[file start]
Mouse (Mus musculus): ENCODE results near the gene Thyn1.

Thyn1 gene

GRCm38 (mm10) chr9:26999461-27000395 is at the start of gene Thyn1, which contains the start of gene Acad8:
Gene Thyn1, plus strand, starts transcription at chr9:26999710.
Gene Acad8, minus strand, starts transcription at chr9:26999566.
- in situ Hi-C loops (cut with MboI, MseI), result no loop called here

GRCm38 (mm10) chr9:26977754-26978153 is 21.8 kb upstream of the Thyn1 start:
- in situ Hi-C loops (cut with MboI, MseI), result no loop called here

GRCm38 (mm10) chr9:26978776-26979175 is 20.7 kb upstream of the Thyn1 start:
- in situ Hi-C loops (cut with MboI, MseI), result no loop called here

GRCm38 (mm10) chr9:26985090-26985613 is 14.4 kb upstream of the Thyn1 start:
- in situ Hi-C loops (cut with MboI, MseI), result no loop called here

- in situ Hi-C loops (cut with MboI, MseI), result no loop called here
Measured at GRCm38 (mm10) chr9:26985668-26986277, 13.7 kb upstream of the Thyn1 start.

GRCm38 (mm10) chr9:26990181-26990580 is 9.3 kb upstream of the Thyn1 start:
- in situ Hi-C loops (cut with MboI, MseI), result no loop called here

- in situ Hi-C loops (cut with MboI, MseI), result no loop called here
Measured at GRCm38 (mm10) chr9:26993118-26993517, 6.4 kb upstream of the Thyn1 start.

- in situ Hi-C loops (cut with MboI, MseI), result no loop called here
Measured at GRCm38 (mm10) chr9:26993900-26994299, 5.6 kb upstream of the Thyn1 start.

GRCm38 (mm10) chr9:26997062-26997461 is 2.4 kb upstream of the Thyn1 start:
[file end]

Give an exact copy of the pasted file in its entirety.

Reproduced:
Mouse (Mus musculus): ENCODE results near the gene Thyn1.

Thyn1 gene

GRCm38 (mm10) chr9:26999461-27000395 is at the start of gene Thyn1, which contains the start of gene Acad8:
Gene Thyn1, plus strand, starts transcription at chr9:26999710.
Gene Acad8, minus strand, starts transcription at chr9:26999566.
- in situ Hi-C loops (cut with MboI, MseI), result no loop called here

GRCm38 (mm10) chr9:26977754-26978153 is 21.8 kb upstream of the Thyn1 start:
- in situ Hi-C loops (cut with MboI, MseI), result no loop called here

GRCm38 (mm10) chr9:26978776-26979175 is 20.7 kb upstream of the Thyn1 start:
- in situ Hi-C loops (cut with MboI, MseI), result no loop called here

GRCm38 (mm10) chr9:26985090-26985613 is 14.4 kb upstream of the Thyn1 start:
- in situ Hi-C loops (cut with MboI, MseI), result no loop called here

- in situ Hi-C loops (cut with MboI, MseI), result no loop called here
Measured at GRCm38 (mm10) chr9:26985668-26986277, 13.7 kb upstream of the Thyn1 start.

GRCm38 (mm10) chr9:26990181-26990580 is 9.3 kb upstream of the Thyn1 start:
- in situ Hi-C loops (cut with MboI, MseI), result no loop called here

- in situ Hi-C loops (cut with MboI, MseI), result no loop called here
Measured at GRCm38 (mm10) chr9:26993118-26993517, 6.4 kb upstream of the Thyn1 start.

- in situ Hi-C loops (cut with MboI, MseI), result no loop called here
Measured at GRCm38 (mm10) chr9:26993900-26994299, 5.6 kb upstream of the Thyn1 start.

GRCm38 (mm10) chr9:26997062-26997461 is 2.4 kb upstream of the Thyn1 start: